Photoresist etching

FWIW, any photoresist I've used takes a lot to fully expose it, and it takes UV. Commercially they use things like mercury arc lamps. What's great for exposing the stuff is really bad for your skin and eyes. Maybe the lamps from an EPROM eraser would work, or some quartz halogens with no protective cover- blocks the UV. Bright sun perhaps?
 

EssB

Member
2009-01-02 1:49 pm
Hang on, if all your resist dissolves away in the developer then you've over exposed it. At least that's the way the stuff I use works - exposed parts dissolve away and then get etched away, non exposed parts ... leave copper.
Have you tried doing a test strip ?
FWIW I use 2 mins UV exposure in a fairly 'bright' UV box.
 
If you are using MG Chemicals presensitized boards (from Fry's) about 30 seconds under bright midday sun with a piece of glass usually works. The image on the transparency film needs to be dark. I take my artwork to the local reprographics shop and print black only on a Canon color laser copier ($2-3 for an 8.5x11) and spot with a black Sharpie to cover any pinholes. Keep trying!
 
Another vote for doing a test strip. It's the only way to be sure.

With inkjet or laser-printed artwork, I use two layers so it's completely opaque.

I've never used sunlight to expose boards; I started with a photoflood intended for home movies, then used incandescent tanning bulbs, and finally got a pair of fluorescent tubes, probably F15T8/BL.
 
Hang on, if all your resist dissolves away in the developer then you've over exposed it. At least that's the way the stuff I use works - exposed parts dissolve away and then get etched away, non exposed parts ... leave copper.
Have you tried doing a test strip ?

Chimed in to say the same: in **positive** boards light *destroys* emulsio, so you are overexposing.
Much worse, you already expose them too much *before* even exposing :eek:
Peel them only inside a room, use only a 25W yellow lamp; incandescent!! , not CFL nor Fuorescent tubes.
Tape your transparency over the PCB or the glass so you don't move it and get a piece of cardboard.
expose 1 minute, cover 1/4 of the image, then complete 3 minutes, cover an extra 1/4; then 9 minutes and finally 27 minutes, so you have 4 widely different exposed areas.
Develop.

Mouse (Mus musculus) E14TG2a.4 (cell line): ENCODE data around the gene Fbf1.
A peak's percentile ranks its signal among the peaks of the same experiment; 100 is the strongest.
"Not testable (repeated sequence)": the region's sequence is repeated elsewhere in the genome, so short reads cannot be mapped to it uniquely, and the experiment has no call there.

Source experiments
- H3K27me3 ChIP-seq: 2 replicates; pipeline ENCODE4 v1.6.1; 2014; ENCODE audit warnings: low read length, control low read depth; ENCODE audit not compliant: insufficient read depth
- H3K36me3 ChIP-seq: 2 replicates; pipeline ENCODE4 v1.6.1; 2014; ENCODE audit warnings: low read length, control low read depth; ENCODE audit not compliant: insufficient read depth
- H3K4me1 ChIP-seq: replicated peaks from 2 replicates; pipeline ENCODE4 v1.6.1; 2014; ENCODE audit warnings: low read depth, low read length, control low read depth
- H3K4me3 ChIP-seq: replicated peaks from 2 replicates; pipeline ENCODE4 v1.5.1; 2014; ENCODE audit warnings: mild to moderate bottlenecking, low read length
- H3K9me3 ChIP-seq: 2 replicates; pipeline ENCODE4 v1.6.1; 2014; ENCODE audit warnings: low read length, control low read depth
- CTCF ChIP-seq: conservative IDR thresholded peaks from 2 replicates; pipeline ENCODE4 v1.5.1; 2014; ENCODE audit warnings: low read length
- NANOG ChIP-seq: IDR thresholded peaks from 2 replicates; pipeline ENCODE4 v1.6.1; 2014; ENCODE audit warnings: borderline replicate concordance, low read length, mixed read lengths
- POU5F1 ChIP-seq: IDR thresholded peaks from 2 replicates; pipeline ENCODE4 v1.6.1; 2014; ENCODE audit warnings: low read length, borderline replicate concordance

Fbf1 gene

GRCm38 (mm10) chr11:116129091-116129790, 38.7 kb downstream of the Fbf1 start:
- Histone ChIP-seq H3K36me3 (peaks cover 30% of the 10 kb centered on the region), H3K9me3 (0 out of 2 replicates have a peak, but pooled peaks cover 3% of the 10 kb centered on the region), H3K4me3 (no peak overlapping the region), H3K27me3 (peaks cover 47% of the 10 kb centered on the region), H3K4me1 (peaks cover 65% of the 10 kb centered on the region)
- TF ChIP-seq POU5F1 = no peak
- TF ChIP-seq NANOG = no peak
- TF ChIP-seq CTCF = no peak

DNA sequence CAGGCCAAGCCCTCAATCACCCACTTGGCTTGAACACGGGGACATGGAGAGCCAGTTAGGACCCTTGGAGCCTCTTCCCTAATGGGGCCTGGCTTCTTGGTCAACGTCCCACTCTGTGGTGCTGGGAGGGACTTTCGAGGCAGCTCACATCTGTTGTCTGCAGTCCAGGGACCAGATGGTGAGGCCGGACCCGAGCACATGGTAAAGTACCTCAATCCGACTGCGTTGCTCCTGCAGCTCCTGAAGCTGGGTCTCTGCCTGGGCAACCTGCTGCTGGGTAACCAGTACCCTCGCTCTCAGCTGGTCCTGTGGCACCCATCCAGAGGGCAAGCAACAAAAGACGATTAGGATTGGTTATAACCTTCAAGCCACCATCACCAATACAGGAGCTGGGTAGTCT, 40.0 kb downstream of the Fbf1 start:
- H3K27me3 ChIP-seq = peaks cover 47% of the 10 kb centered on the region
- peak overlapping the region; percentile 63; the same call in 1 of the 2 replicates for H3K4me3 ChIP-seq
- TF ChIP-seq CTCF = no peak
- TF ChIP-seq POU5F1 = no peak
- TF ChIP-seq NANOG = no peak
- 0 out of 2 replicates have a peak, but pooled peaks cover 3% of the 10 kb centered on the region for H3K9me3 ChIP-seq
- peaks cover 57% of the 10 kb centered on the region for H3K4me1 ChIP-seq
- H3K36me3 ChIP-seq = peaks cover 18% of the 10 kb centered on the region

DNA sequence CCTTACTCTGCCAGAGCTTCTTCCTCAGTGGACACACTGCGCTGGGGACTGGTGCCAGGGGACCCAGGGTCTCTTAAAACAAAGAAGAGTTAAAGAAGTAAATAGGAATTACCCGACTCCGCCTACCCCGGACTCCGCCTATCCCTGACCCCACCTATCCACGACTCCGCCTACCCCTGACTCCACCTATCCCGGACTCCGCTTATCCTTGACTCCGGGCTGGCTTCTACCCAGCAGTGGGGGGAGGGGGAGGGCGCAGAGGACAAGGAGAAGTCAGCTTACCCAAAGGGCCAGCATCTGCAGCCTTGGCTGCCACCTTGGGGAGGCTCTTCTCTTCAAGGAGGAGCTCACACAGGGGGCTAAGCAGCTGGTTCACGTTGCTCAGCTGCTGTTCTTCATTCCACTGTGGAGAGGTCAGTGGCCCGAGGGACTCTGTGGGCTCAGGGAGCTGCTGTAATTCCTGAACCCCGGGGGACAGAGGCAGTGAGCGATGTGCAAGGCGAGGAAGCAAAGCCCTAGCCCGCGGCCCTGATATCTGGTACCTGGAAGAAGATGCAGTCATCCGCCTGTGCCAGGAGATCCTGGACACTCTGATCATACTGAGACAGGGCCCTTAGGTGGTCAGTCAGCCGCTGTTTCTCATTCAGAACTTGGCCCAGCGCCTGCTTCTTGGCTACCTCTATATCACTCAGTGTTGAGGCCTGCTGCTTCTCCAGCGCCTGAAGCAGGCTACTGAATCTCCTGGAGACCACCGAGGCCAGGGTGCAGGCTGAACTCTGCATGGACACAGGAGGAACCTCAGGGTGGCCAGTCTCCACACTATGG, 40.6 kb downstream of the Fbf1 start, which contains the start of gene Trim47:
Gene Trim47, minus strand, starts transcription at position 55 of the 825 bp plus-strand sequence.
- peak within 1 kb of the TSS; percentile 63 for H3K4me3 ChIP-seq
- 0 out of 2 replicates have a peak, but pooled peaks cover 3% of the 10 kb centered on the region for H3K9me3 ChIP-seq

Then repeat, splitting time between the best 2.
In a couple tests you'll have the proper time.
 
I go to a local print shop that has an image setter and get a film made, trying to get a truly opaque layout at home is near futile. I use an unfiltered blacklight fluorescent and an 8 minute exposure through a pane of glass with the MG positive boards. Also ensue the developer isn't too strong. I get my best results at home with the photo method but the big key is absolutely opaque artwork.
 

gentlevoice

Member
Paid Member
2007-10-20 7:46 pm
Denmark
@buzzforb:

Hi,

I've actually had a similar "challenge" - the photoresist just disappeared when I tried to develop the board no matter how long/short I made the exposure time. Took me days to figure it out :-(

Eventually I ended up getting a different developer from the vendor and now everything works fine. FYI I was using Seno develop 110 (which for some reason didn't work) and now I use Seno 4006 (a concentrate) together with Seno positiv 100 (the photoresist lacquer). Also, I use a pre-made photoresist PCB and that works as well. According to the vendor the Seno products are also very environmentally friendly.

To expose the PCBs with UV light (needs to be UVA range) I use a Babyliss Hawaii UVA "face browner" (like this - in Danish:

http://www.dba.dk/ansigtssol-babyliss-uva/id-89392883/

which I found second-hand for about 14 Euros. Works excellently with exposure times of 35 seconds for my self-applied photoresist lacquer and about 2 minutes for the pre-made photoresist PCB.

I print out the PCB tracks on overheads with a laser printer setting it to maximum blackness (as it's done on this printer). With this setup I can easily make sharply defined TSSOP28 package tracks etc.

Hope this may help.

Best regards,

Jesper
 
RTFM. Avery clever acronym. Simple, solution. 10 parts water to 1 part developer:headbash: I have been using straight developer.

I was about to post just that when I noticed you had already found the answer. MG developer needs 10:1 (water to developer), The average board needs very little to do the job. I use the cap from a can of board protector.

A few years ago I was able to obtain a Kinsten UV light box on Craigs List. It's a fantastic bit of kit. It has a vacuum system to suck the film tight on the board and a timer circuit to control top and bottom exposures. I've never needed more than 75 seconds exposure.

I do all my film on a laser printer set to 1200 dpi. It doesn't seem dark enough when you look at it and I used to double up the transparencies. This gets very difficult on double sided SMD boards and it isn't necessary. If the exposure time isn't to high then single films at 1200 dpi are fine. The photos show what you can get with a single film pre and post etch. You can easily get 5 mil traces. Notice the writing on the board.
 

Attachments

  • DTI 3.3 Pre Etch.jpg
    DTI 3.3 Pre Etch.jpg
    789.8 KB · Views: 92
  • After etching.jpg
    After etching.jpg
    660.4 KB · Views: 90